I took my daughter for a long walk under the low November sun, and it turned into an adventure. We are hedged by deep forest to all points on the compass here in the great granite north, home to deer runs that spider-web the fallen pine needles, ghostly moose like towering mystics in the far field, a family of porcupines, one cat-eating coyote and the occasional ominous bear. Serious stuff. Before our walk, my daughter was content to contend with the lawn that greens the verge of the dark and deep, but Daddy was with her this day, and that meant pressing the edge.
Over the ancient stone wall we went, into the thicket of pines where she learned to snap off the dead branches lest they claw at her eyes, then deeper, over the moss and the deadfalls laid down by a windstorm and further, into the places where the sun only hints at a kiss, her plowing forward and me always aware of the surround, where true north is, the way back to the house.
She found her favorite place in that secret space: Bifurcated trees. Trees with two, three, four, five full trunks growing up and out of one base like a splayed hand, like a crown. She would find one and crawl into the base, the hollow where all the fingers reached up and out toward the sky. She stood there timeless, three feet of eternity conducting the energy passing through her, speechless, rigid in bliss. She was in the palm of a living thing, and if she didn’t know it, the tree did. I felt it, too. I watched a tree sing to my daughter as she stood in its elder grasp, and she heard it full well.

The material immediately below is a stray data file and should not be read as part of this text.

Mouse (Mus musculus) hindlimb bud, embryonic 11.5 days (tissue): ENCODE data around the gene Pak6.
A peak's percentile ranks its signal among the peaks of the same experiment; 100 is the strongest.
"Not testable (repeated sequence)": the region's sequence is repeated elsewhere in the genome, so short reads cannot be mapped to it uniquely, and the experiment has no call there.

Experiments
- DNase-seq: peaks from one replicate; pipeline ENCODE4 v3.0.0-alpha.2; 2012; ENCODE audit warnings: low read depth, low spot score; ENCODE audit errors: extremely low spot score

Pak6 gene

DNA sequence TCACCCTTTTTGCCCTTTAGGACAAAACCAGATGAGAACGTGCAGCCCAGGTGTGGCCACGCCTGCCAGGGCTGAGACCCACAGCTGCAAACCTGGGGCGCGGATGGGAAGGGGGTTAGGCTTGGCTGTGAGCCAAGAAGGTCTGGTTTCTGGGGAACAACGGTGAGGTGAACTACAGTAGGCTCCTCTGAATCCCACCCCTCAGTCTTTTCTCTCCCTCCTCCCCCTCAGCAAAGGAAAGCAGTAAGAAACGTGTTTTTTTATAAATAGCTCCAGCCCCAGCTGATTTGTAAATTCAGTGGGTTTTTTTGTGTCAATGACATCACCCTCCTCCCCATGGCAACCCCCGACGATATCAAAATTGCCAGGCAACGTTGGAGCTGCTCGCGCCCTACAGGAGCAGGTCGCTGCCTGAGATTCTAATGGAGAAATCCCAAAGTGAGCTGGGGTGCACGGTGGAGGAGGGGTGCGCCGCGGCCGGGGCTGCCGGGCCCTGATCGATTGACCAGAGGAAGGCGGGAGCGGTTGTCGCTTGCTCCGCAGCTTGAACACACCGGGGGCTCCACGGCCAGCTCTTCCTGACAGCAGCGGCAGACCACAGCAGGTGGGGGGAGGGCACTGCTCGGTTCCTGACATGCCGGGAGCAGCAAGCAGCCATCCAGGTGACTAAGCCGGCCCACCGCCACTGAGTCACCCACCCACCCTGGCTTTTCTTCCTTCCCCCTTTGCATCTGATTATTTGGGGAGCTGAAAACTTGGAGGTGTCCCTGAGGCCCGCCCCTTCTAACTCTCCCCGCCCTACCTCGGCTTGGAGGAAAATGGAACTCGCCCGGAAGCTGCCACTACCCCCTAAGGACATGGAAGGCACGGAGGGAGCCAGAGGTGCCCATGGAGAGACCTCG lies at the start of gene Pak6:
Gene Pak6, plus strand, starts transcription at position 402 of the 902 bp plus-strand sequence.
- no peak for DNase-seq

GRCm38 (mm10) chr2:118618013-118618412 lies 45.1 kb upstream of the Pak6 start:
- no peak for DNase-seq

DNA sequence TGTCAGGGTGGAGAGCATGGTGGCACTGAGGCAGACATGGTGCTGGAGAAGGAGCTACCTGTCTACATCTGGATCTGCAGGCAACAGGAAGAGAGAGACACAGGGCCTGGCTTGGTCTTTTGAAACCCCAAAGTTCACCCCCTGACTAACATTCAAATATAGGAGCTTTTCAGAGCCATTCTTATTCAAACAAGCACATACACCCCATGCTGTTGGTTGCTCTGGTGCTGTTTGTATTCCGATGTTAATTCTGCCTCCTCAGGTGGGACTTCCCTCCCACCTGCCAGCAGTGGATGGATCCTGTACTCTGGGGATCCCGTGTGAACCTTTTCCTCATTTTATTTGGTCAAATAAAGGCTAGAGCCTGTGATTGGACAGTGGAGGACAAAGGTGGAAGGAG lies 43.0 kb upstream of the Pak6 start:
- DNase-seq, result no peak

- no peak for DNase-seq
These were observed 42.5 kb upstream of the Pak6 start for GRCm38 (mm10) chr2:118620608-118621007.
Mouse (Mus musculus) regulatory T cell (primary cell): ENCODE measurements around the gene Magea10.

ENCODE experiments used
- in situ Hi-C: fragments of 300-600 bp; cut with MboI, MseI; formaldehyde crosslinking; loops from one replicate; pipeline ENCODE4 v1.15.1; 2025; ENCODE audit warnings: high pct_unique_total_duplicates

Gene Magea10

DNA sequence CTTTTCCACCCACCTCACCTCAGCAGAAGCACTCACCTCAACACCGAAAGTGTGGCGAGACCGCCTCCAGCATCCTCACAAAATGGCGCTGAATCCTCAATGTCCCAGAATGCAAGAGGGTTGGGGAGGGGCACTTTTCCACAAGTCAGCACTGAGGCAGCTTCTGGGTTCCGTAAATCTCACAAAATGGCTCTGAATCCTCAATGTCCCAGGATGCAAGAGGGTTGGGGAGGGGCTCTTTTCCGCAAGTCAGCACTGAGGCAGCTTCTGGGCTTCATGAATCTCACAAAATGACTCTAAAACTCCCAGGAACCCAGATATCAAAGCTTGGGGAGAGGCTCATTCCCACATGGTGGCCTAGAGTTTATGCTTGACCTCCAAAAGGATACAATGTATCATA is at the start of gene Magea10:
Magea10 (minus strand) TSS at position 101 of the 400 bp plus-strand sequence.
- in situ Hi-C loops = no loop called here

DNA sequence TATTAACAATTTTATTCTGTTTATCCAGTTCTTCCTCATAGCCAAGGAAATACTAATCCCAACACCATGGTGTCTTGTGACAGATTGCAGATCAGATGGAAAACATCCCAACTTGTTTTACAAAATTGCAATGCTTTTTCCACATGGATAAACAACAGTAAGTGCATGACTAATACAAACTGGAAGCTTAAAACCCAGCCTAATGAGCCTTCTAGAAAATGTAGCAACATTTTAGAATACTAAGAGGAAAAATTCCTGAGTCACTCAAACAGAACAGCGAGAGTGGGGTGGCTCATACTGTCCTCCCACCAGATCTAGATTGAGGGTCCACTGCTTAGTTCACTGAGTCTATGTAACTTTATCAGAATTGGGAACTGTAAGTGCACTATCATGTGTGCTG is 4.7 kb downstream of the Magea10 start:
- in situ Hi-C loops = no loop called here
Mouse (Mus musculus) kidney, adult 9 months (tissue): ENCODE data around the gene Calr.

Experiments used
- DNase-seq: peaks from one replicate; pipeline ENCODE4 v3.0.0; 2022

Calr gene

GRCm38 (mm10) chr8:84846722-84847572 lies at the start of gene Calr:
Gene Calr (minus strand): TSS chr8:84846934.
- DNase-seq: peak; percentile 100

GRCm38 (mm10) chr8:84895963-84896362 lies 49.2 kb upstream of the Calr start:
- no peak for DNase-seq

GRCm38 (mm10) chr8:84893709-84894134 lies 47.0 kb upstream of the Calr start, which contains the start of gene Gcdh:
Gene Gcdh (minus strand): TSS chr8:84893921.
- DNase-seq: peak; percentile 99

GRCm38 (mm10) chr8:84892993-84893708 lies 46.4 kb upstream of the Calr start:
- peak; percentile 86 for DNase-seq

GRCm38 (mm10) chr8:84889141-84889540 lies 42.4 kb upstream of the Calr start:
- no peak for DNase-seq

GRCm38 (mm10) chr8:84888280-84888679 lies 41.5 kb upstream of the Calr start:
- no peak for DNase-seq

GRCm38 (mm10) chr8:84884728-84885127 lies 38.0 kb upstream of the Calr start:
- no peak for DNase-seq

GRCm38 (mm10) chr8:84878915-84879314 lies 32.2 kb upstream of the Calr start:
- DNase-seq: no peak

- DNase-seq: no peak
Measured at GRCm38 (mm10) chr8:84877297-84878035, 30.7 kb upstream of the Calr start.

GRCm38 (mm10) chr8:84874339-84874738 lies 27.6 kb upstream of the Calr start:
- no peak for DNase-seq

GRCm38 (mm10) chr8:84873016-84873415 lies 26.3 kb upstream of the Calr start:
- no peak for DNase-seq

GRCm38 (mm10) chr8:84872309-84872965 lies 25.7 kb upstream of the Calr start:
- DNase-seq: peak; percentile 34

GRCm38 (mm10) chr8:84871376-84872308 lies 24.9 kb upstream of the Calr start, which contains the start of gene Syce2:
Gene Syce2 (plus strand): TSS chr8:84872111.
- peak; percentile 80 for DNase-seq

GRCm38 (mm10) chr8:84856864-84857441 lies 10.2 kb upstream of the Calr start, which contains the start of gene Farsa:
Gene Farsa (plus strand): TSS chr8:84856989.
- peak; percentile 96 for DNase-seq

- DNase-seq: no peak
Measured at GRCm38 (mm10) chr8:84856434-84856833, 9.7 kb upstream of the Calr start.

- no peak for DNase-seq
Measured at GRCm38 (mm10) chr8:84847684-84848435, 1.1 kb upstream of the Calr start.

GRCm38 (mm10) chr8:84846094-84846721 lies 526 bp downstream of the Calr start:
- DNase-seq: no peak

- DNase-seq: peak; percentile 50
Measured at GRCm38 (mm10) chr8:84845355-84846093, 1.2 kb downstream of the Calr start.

I am thankful for that.
Thankfulness is a hard dollar to make these days. He Who Shall Not Be Named Here Today hasn’t yet taken the oath of office, and already the deep stain of his impending presidency marks us all. It is difficult to locate gratitude in this vortex of shame, confusion, hate and greed, but this is an orderly transition of power, right? He won, everyone else lost, and never mind the shenanigans from…